Robyn Friend

Robyn Friend
Robyn Friend

I first began writing in the early ’70s while living in Western Uganda with my husband and small children during the reign of Idi Amin Dada. My desire was to record the tragedy happening there. That manuscript, smuggled though customs when I left, was later extracted in newspaper articles here and in the UK, but I didn’t take myself seriously as a writer until I arrived in Tasmania in 1980 and my first short stories appeared in magazines and newspapers such as The Nation Review, Inprint, The Canberra Times, Red Earth and Island, gaining some minor awards and honourable mentions. A first novel, Eva, (McPhee Gribble Penguin) followed in 1985. Told in first person through the fictional voice of Eva, the story was based on the real life of Anna Frankie who was imprisoned for killing her husband. This work focused attention on domestic violence and outmoded laws that allowed for rape in marriage. Tagged in the media as ‘ a bible for women’s shelters’, it was for some time on the reading list of the Family Court and was reproduced in extract in Family Law texts. Publication of Eva also led to my first ‘live-in’ workshop for FAW at Waddamana. Its success led to a commitment to community writing, and working with writers, which in turn led to my work as an oral historian and tutor. Two oral history collections were published, as well as further short stories, essays, reviews and feature articles, however, a second novel The Butterfly Stalker did not appear until 2005. Currently, my third novel, Mrs Lear in the market place and a fourth novel is nearing completion.

In 1989, I was appointed State Literature Officer for Tasmania with a brief to co-ordinate and stimulate community based writing. The position was supported by the Literature Board of the Australia Council and Arts Tasmania. Other states followed suit. State Literature Officer positions eventually led to the establishment of Writers Centres.

Following the defunding of the Tasmanian Literature Officer position in 1990 I established a private consultancy, Muse Consulting, in order fill a perceived gab in the provision of information and services for writers. Fortunately, as this was time consuming but never lucrative, the Tasmanian Writers Centre, established some years later, offered excellent services, which allowed me the time to write my second novel The Butterfly Stalker.

In 1990 also, I received an Australia Council Community Writing Fellowship to work in Aged Care facilities across the State. This led to in-house publications of books and magazines and professional development workshops for staff in a technique I called Memory Recall Storytelling. Following this, throughout the ’90s I served on what was then the Community Cultural Development Board of the Australia Council and the Literature Panel of Arts Tasmania. During this period, too, I was twice resident writer in western NSW where I travelled hundreds of kilometres between communities conducting workshops and providing a consultancy service to outback and isolated writers. The contacted writers were then linked with Writers Centre services in Sydney.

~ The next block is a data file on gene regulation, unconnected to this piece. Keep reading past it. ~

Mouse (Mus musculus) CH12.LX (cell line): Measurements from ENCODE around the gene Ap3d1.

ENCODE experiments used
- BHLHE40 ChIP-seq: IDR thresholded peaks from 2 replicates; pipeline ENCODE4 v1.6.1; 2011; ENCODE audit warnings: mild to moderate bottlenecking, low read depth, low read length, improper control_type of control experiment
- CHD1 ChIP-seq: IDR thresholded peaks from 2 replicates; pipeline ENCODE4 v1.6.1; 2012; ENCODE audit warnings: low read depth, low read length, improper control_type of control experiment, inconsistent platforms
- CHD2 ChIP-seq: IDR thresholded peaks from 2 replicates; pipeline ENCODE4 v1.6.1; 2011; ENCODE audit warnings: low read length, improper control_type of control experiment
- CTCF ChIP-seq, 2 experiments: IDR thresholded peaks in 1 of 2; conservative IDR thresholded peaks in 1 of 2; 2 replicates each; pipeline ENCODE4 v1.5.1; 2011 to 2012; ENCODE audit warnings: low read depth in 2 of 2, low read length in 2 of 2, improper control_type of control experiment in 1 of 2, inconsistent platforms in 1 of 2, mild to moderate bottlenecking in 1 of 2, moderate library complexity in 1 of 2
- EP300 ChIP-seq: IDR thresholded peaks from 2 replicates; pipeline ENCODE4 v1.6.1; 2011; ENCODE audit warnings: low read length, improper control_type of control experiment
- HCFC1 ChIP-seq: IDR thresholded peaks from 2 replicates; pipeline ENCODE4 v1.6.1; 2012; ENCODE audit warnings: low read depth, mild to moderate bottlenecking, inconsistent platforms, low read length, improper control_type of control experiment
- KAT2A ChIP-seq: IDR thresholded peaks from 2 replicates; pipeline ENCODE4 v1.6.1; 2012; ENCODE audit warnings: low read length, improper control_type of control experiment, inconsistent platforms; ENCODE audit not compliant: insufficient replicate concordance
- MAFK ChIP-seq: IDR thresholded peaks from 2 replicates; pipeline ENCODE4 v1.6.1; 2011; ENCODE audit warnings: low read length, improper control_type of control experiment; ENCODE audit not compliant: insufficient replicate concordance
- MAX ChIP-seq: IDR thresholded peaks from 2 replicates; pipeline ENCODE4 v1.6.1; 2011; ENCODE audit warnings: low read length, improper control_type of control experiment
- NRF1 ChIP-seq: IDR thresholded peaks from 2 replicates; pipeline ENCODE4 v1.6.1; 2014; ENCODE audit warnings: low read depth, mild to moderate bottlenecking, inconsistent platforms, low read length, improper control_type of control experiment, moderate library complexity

In the early ’90s, too, I was commissioned by the Huon Municipal Association under the auspices of the Commonwealth Department of Local Government to record the stories of aboriginal individuals and families, the aim of the Commonwealth funding being the de-marginalisation of disparate minorities. This resulted in a community oral history collection We Who Are Not Here – Aboriginal People of the Huon and Channel Today, as well as the foundation of the South East Tasmanian Aboriginal Centre and the handing back of Fanny Cochrane’s church. A paper on this project, Voices from the Invisible, was presented at a national oral history conference in Launceston and later at the inaugural international conference at the Centre for Australian and New Zealand Studies at the University of Himachal Pradesh, India. A request to translate We Who Are Not Here into Hindi and an invitation to join the editorial board of the Indian Journal of Australian Studies, a position that I still hold, resulted from that conference.

In 2002 – 2003 I was the Asialink writer in residence in Northern India and participated in a seminar for North Indian academics on Australian Literature held by the Australian High Commission in New Delhi. This began my continuing association with that country and with valued friends and colleagues there. India also inspired a novel, The Lovers’ Handbook, which I am currently completing.

Since 2003, through the Tasmanian Writers Centre, of which I am a life member, I have tutored a series of long course workshops in creative writing, the novel and memoir in Northern Tasmania. I have also had the privilege of acting as mentor to a number of new writers. Most of these are now published and two have international reputations. Currently, I am continuing to work as manuscript assessor with the TWC.

While I never expect to be famous, and will certainly never be wealthy, my experience over the last 30 years as a writer, and among writers, has greatly enriched my life.